The Indians just completed the long rumored deal to acquire 1B/DH/OF Brandon Moss from Oakland in exchange for 2B Joey Wendle, a 24-year old who’ll probably move to AAA this season and could make his Major League debut. The Indians are trading from a position of strength (middle infield) and acquiring a position they where needed help. The move gives the Indians some roster flexibility, and essentially ensures that the struggling Nick Swisher will see a vast reduction in playing time. Not only is Moss a safe bet to perform better than Swisher, he’s also far cheaper. If the Indians were able to find someone willing to take a gamble on Swisher they could look to offload him, eating some of the 30 million he’s owed over the next two seasons and receiving little in return in the way of prospects.
As for what Moss can be expected to provide when he recovers from the hip surgery that currently has him expected to miss a bit of spring training, his steamer projection for next season is:
.241/.328/.448, .340 wOBA, 121 wRC+, 1.8 WAR.
Moss gets dinged because his defense is well below average, but he’ll see time at DH to help mitigate that defensive loss. Mostly, Moss gives the Indians a power hitter, one who is only projected to make 7.1 million (by MLB Trade Rumors) and has another year of arbitration after this season. Even with his defensive liabilities, Moss will still provide a surplus value to his cost, and the Indians didn’t give up much by dealing Wendle. The most interesting part of this move is the possibility of a Nick Swisher trade that it opens up. Just something to keep an eye on as the offseason progresses.
The Pirates have until midnight tonight to tender contracts to each of their arbitration eligible players. They’ve already begun cleaning out the players they were planning on non-tendering anyway, with Gaby Sanchez and Ike Davis making room for other players on the 40 man roster. As of today, and before any last minute moves, the Pirates have 11 players eligible for arbitration. The breakdown below lists every player, their projected salary from MLB Trade Rumors, and a comment about the likelihood the player will be tendered a contract.
Sean Rodriguez- 2.0 million
It would be pretty stupid to trade for a player and then immediately let that player go. The Pirates will tender Rodriguez.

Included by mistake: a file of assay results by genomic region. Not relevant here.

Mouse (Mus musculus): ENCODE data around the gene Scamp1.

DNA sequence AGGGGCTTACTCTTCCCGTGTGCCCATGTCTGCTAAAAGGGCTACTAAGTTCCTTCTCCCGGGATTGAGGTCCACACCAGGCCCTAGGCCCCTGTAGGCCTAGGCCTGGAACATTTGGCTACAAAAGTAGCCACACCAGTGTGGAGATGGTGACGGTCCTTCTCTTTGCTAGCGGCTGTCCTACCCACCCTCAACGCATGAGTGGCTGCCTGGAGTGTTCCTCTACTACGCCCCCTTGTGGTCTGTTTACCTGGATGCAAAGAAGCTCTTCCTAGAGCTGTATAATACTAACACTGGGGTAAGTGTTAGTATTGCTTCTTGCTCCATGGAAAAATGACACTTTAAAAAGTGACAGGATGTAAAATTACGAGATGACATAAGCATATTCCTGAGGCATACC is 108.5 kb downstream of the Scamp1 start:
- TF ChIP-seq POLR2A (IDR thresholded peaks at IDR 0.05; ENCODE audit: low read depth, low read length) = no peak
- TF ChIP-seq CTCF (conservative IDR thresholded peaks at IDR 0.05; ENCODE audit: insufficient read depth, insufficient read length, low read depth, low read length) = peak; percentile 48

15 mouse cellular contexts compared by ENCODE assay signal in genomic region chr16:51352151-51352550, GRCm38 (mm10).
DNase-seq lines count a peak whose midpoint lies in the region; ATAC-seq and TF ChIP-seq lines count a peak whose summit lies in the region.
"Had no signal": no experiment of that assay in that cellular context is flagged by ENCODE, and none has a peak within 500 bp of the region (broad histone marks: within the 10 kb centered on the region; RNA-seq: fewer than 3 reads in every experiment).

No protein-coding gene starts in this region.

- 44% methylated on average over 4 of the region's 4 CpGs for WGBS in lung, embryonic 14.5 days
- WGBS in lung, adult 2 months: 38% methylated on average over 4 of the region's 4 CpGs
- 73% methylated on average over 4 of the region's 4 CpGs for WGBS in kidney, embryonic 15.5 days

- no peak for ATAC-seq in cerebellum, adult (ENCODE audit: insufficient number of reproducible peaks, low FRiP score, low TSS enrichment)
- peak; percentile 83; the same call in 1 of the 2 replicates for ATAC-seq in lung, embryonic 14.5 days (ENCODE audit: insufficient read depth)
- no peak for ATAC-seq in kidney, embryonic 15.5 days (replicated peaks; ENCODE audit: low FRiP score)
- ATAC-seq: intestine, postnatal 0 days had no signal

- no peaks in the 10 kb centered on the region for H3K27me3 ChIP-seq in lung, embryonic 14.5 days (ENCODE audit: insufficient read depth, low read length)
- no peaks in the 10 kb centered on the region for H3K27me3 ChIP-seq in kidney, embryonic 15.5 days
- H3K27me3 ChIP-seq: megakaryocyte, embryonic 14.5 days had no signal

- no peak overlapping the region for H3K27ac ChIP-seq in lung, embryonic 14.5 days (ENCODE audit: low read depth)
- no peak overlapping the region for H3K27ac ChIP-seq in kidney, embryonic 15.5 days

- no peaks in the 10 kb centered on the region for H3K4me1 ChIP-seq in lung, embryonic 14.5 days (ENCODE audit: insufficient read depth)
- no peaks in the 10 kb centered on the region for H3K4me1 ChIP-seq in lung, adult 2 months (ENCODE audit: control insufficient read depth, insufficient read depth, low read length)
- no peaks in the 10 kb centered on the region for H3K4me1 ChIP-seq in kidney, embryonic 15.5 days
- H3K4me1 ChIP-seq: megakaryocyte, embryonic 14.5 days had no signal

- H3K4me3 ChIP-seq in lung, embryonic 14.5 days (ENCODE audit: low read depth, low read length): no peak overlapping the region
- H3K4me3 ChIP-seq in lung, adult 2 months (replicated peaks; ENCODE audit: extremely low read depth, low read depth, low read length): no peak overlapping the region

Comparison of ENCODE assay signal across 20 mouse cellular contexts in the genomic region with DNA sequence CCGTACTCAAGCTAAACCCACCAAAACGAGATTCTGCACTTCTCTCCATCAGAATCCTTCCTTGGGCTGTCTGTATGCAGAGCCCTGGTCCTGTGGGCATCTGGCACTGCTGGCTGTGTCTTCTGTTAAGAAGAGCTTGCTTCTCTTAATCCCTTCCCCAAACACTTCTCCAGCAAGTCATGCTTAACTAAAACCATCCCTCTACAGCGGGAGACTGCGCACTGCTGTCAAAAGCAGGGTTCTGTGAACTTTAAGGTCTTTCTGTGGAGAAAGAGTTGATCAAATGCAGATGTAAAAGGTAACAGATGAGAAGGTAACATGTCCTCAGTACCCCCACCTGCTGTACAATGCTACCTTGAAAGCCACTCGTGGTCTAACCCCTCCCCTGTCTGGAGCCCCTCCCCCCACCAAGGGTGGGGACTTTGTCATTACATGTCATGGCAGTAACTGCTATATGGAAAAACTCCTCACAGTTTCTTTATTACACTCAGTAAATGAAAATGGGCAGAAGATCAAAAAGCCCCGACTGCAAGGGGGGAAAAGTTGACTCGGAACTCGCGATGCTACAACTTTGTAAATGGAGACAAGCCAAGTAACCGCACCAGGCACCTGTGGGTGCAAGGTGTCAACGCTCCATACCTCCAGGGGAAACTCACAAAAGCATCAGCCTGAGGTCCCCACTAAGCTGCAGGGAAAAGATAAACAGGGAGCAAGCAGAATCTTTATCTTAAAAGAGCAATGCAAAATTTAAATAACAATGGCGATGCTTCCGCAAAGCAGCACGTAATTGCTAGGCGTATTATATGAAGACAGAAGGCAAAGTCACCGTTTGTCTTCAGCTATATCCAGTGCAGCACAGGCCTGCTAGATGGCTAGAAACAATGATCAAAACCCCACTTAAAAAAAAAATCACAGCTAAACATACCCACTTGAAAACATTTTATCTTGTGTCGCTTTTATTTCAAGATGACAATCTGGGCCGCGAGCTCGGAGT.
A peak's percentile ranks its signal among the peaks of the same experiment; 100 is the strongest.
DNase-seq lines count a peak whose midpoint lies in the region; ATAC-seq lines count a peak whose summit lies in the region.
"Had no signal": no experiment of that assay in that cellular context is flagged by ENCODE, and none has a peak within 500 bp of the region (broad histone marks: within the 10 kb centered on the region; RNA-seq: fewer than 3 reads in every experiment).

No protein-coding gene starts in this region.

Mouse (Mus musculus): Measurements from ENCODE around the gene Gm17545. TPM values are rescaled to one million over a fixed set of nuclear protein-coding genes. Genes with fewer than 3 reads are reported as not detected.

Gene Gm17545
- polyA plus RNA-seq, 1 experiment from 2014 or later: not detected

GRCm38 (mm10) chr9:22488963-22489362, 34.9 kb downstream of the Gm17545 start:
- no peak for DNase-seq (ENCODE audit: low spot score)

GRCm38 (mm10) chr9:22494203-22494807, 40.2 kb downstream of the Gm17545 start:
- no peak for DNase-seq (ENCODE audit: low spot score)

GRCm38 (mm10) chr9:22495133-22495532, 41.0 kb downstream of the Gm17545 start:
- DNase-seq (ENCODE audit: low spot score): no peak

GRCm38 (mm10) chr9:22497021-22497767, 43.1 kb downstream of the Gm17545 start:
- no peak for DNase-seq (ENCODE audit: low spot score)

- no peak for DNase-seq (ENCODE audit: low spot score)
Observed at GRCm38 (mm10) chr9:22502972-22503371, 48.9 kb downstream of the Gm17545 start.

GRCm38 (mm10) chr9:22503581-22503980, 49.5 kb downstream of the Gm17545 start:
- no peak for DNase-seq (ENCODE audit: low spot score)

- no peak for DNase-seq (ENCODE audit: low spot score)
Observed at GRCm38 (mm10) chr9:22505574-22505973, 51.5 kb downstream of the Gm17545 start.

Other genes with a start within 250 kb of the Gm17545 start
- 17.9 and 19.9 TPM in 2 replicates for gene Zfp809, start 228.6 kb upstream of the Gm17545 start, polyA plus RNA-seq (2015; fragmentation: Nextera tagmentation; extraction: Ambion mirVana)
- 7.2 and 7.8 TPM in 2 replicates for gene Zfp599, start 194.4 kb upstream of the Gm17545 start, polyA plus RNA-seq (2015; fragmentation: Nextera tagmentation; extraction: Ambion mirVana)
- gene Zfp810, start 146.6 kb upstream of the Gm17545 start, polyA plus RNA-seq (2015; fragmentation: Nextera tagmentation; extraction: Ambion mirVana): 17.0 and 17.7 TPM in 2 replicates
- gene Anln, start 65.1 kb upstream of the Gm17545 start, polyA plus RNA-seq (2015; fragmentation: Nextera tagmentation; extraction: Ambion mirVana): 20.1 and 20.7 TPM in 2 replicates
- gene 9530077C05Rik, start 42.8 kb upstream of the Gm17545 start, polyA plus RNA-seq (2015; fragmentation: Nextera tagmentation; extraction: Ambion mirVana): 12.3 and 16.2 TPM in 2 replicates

Neil Walker – 8.6 million
Walker has the highest projected salary of any arb-eligible player, but he’s still a bargain relative to his level of production.
Francisco Cervelli – 1.1 million
A similar situation to Rodriguez, Cervelli is the de-facto starting catcher for next season, and he’s a lock to be tendered.
Mark Melancon – 7.6 million
The Pirates have shown a hesitance to pay relievers a large amount of payroll, and perhaps the least talked about point of the offseason for Pirates fans has been Melancon and the possibility of a trade. None of that affects him tomorrow though, and he’s going to get an offer.
Chris Stewart – 1.3 million
Another cheap catching option, Stewart will probably backup Cervelli next season, and he’ll almost assuredly be worth around the 1.3 million the Pirates will be paying him.
Travis Snider – 2.0 million
Whether Snider is the starting right fielder or a bench player (or traded) won’t matter tomorrow, when the Pirates will keep him around for another season.
Pedro Alvarez – 5.5 million
The move to first base should help Alvarez in the field, even if it raises his offensive expectation. He’s not a lock to be worth 5.5 million, but there’s no way the team won’t pay him that much and more in the hope that he puts together a strong offensive season.
Tony Watson – 2.0 million
2 million, Tony Watson, easy decision.
Josh Harrison – 2.2 million
The arbitration system does a great job of depressing salaries. 2.2 million would have been more than fair for Harrison before he played as well as he did last season, now it looks like a steal. His age makes him unlikely to receive a long term extension, and the Pirates might do well to just take Harrison year to year and see if he keeps up the level of performance or anything close to it.
Jared Hughes – 1.1 million
Hughes is one of those relievers whose ERA was so much better than his peripherals he had both a sub 2 ERA (1.96) and a negative fWAR -0.4. In fact, he’s never been above replacement level in his 3 year Major League career. But he’ll probably take another crack at that next season, as the Pirates should have no problem committing 1.1 million to a middle reliever who gets a fair amount of ground balls even if he doesn’t miss bats.
Vance Worley – 2.9 million
Acquired for virtually nothing, Worley has turned into a rotation lock. He’s a back end starter, but back end starters are worth more than 2.9 million, and Worley will be worth that much next season.
The biggest takeaway from this list of the Pirates arbitration eligible players is that they’re probably going to tender all of them. They’ve already removed the obvious non-tender candidates, and they replaced them with players they want to keep. With the exceptions of Walker and Melancon, no one here is making above 6 million dollars. They’re fairly cheap arbitration eligibles, and they’ll hopefully settle their contracts sooner rather than later so the Pirates can be aware of their payroll obligations and allocate available resources elsewhere.